New album Right Thoughts, Right Words, Right Action arrives four-and-a-half years after Tonight - the band’s longest ever interval between releases. Refreshed from time apart and hungry to make more music together, Hardy reunited with frontman Alex Kapranos, guitarist Nick McCarthy and drummer Paul Thomson with the strict intention of creating an old-fashioned Franz Ferdinand record. Before a single note was written, Hardy and Kapranos met on Orkney – a cluster of islands situated 10 kilometres off the north-east tip of the Scottish mainland – laying down certain rules that would be strictly adhered to. “We didn’t have an idea of what the completed album was going to be, but we had some strong ideas about how we wanted to make the process or how we wanted to change the process of creating it,” says Kapranos, one of the band’s most prominent songwriters.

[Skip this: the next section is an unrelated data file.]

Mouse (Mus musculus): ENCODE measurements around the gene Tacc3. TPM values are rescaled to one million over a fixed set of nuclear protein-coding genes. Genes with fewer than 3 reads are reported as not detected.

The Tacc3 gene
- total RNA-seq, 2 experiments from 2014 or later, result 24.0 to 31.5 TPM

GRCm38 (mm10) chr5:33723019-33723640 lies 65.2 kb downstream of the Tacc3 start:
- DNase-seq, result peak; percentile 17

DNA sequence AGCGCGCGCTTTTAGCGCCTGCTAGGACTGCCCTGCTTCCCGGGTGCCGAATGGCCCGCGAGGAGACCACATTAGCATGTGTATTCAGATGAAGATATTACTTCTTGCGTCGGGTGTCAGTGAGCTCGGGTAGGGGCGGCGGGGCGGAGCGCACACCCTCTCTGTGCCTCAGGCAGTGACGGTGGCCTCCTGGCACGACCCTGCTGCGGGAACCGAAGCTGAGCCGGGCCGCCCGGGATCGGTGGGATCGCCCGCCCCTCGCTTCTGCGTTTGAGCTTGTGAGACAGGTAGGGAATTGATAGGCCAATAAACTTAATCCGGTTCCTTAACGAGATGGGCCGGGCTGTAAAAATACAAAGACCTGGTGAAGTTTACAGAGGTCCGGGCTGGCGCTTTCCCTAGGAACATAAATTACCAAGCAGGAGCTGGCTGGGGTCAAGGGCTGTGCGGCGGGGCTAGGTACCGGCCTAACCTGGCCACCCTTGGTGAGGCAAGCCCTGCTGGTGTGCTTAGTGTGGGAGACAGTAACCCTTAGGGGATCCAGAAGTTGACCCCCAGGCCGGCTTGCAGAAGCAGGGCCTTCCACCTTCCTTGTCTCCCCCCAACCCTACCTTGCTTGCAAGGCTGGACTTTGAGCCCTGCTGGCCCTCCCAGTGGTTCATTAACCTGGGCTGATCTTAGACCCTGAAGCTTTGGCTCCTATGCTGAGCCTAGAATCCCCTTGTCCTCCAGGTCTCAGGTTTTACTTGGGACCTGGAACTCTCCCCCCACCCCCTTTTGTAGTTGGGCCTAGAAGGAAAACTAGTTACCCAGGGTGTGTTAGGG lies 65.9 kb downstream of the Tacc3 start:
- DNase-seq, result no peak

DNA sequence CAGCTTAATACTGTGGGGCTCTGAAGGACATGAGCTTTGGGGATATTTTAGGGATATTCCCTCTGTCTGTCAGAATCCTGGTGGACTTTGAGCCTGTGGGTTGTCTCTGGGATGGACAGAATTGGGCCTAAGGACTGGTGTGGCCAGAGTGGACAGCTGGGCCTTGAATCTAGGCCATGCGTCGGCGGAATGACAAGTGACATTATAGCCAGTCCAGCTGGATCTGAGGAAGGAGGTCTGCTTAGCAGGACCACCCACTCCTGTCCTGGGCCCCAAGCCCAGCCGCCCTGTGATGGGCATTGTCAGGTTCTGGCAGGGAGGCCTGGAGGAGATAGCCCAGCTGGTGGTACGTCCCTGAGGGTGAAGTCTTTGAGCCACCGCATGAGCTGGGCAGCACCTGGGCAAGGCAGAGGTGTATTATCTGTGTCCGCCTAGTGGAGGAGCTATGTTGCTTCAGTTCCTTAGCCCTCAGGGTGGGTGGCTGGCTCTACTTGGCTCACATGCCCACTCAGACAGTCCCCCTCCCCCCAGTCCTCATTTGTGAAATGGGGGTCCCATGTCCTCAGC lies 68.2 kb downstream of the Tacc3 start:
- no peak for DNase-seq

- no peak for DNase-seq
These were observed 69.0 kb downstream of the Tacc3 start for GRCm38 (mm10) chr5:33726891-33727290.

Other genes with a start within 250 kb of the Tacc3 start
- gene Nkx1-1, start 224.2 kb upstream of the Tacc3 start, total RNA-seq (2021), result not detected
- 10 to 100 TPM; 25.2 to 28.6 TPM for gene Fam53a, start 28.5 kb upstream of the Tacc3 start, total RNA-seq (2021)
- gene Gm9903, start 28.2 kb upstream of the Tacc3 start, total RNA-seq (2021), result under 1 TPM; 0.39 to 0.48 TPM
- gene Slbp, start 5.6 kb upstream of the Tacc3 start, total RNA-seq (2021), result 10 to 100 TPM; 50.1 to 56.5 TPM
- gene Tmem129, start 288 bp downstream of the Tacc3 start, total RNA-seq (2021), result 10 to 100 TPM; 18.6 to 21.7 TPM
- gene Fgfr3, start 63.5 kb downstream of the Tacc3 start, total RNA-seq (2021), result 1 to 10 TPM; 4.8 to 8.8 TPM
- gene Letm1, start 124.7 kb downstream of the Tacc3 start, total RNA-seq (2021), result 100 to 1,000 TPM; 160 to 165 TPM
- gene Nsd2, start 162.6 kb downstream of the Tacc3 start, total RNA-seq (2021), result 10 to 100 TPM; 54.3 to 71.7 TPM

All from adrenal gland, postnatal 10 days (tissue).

That final process would be to revert to the methods used to create their earlier albums, as Hardy explains: “When we first started the band, Alex and I got it together in the first place and we’d sit and talk about what we were going to write about and what the songs would be and, like, a bigger idea of what we were trying to do. That was definitely characterized in the first album. Going into the second album, that was a very fast process – going into that and recording it straight away – but there was some remnants still of, y’know, ‘Oh this song will be about this’, or whatever, to some extent. By the time we finished touring that second album we were so drained and pretty much sick of each other, to be honest, we went into the third album without having any kind of conversation. It was a bit of a drag.”
Tonight may have been a testing experience to create but, critically and commercially, it was no dud. It debuted at number two on the UK Album Chart and received solid write-ups pretty much universally (Billboard described the record as having “plenty of adrenaline, pheromones and stealthy sophistication”). Still, Hardy was determined not to repeat what he considered to be mistakes in its construction. “Basically the biggest thing was not arriving into the studio without songs,” he affirms. “On the third record it was all ass-backwards. We were coming up with, like, ‘Oh that’s a cool sound, let’s make it into a song’, and then the last thing that happened was ‘what’s it going to be about’ which just seemed completely wrong.”